Significant UMCOR grant will help North Alabama Disaster Recovery make a difference in many lives

10/14/2011

Immediately following the work of early response teams, the North Alabama Conference of the United Methodist Church installed a Disaster Recovery Team to enable families with financial difficulties to rebuild their homes to a safe and secure status from the disaster of the April 27 tornadoes. In order to assist the work already in motion, the United Methodist Committee on Relief (UMCOR) Board of Directors approved a two-year $1 million recovery grant for the Conference’s efforts.

The $1 million grant issued by UMCOR will primarily assist at least 2,000 families return or relocate to safe and secure homes, but also will provide case management training and support for the Conference Disaster Recovery Team. Beneficiaries of the North Alabama Conference’s recovery work are usually single parents with children, low-income large families, disabled persons and elderly persons who are unable to financially recover from a disaster.
 
“In the midst of such tragedy, it gives us heart to know that God is with us through his people and through agencies such as UMCOR. We are so grateful for all the support we have received from UMCOR -- Tom Hazelwood, all the consultants. The staff has been available to us from the beginning. This significant grant will certainly help us make a difference in the lives of many people,” said Rev. Nancy Cole, North Alabama Conference Disaster Recovery Coordinator.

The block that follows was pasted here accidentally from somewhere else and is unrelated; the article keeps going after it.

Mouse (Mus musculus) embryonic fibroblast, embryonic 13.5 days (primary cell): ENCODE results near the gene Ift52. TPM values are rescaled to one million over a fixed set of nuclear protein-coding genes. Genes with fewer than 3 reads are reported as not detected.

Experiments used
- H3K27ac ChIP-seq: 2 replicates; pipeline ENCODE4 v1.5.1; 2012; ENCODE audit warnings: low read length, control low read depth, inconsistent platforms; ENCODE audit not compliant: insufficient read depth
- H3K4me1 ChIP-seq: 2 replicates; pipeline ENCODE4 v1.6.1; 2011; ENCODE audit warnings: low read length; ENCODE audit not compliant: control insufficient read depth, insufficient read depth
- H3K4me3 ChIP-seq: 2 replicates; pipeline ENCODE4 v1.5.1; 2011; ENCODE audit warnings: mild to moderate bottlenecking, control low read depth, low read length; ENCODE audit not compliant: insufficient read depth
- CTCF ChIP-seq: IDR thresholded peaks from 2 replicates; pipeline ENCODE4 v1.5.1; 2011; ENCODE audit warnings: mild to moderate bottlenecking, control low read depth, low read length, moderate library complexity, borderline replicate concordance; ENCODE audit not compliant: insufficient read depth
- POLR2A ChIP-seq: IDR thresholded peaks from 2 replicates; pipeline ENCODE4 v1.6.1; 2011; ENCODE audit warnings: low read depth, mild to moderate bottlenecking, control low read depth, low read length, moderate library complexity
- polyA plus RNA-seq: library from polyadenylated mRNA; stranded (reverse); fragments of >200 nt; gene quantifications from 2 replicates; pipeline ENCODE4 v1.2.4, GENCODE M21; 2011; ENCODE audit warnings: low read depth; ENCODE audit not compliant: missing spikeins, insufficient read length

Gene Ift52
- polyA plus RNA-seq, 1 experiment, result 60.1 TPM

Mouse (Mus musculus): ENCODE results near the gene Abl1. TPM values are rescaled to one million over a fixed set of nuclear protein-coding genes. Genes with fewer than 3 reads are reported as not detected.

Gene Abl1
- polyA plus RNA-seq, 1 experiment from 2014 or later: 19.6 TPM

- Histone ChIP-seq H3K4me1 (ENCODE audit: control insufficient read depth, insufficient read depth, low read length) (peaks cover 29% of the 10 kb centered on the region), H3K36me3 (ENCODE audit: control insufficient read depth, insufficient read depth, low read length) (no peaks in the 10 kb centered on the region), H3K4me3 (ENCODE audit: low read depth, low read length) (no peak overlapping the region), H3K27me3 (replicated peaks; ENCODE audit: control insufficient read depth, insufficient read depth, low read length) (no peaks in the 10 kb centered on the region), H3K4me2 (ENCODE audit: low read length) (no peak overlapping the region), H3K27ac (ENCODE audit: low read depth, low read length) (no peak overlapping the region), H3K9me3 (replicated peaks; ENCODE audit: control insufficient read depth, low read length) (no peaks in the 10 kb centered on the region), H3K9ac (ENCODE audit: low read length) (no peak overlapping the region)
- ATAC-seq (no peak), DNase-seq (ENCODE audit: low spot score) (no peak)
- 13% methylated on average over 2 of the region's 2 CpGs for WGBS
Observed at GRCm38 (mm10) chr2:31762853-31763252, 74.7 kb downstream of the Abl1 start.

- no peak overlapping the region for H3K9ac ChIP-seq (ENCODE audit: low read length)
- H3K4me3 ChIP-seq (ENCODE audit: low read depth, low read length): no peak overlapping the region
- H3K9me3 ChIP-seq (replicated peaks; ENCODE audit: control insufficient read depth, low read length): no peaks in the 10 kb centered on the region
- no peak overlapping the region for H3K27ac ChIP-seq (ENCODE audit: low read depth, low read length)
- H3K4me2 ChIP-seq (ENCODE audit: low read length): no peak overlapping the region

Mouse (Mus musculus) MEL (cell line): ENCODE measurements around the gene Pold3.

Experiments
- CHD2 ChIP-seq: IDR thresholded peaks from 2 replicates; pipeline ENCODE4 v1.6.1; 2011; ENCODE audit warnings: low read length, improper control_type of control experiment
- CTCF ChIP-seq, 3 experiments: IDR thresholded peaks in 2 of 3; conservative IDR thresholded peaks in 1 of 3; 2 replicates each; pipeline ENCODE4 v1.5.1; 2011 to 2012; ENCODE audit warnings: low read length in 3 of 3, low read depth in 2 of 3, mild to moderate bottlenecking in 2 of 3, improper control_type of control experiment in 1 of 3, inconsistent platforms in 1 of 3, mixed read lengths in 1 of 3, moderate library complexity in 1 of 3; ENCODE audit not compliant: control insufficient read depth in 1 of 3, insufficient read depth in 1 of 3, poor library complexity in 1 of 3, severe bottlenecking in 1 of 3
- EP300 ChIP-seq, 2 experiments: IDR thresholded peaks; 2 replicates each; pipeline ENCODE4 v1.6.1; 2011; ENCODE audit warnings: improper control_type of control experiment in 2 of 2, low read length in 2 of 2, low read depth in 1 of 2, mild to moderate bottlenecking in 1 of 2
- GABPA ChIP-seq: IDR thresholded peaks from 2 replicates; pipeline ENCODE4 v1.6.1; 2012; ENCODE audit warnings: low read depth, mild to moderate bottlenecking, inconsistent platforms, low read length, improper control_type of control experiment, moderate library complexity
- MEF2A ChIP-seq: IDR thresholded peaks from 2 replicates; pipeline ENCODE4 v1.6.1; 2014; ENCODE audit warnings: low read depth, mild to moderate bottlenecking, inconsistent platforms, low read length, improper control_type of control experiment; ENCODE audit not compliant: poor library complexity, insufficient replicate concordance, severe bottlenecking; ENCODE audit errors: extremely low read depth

The North Alabama Conference initially received $150,000 from UMCOR for the spring storms to distribute among the five districts and seven worksites so far. On April 27, the National Weather Service reported 62 tornadoes, causing more than 20,000 square miles of damage amounting to an estimated $1.1 billion across the state. More than 23,000 homes were damaged or totally destroyed.
 
UMCOR provided initial funding to the North Alabama Conference immediately following the storms, as well as several Early Response Training sessions and Disaster Case Management Training sessions.
 
More than 70 early response teams traveled into North Alabama for clean-up following the tornadoes. Since then, 40 volunteer recovery teams have worked in a number of towns helping to rebuild within five districts in North Alabama: Northwest, Northeast, Mountain Lakes, Central and Southwest. Teams consisted of both local teams and out-of-state teams from across the country. At the time of the grant award, 86 additional are scheduled.
 
“As I have traveled throughout our Conference, I am heartbroken at the extent and severity of the damage, but I am so proud of the people and of our churches in the North Alabama Conference and their rapid and effective response. Through incredibly hard work and sacrificial giving, they have proven along with teams from across the nation the incredible value of our connectional relationships in the United Methodist Church,” said Bishop Will Willimon, Bishop of the North Alabama Conference.


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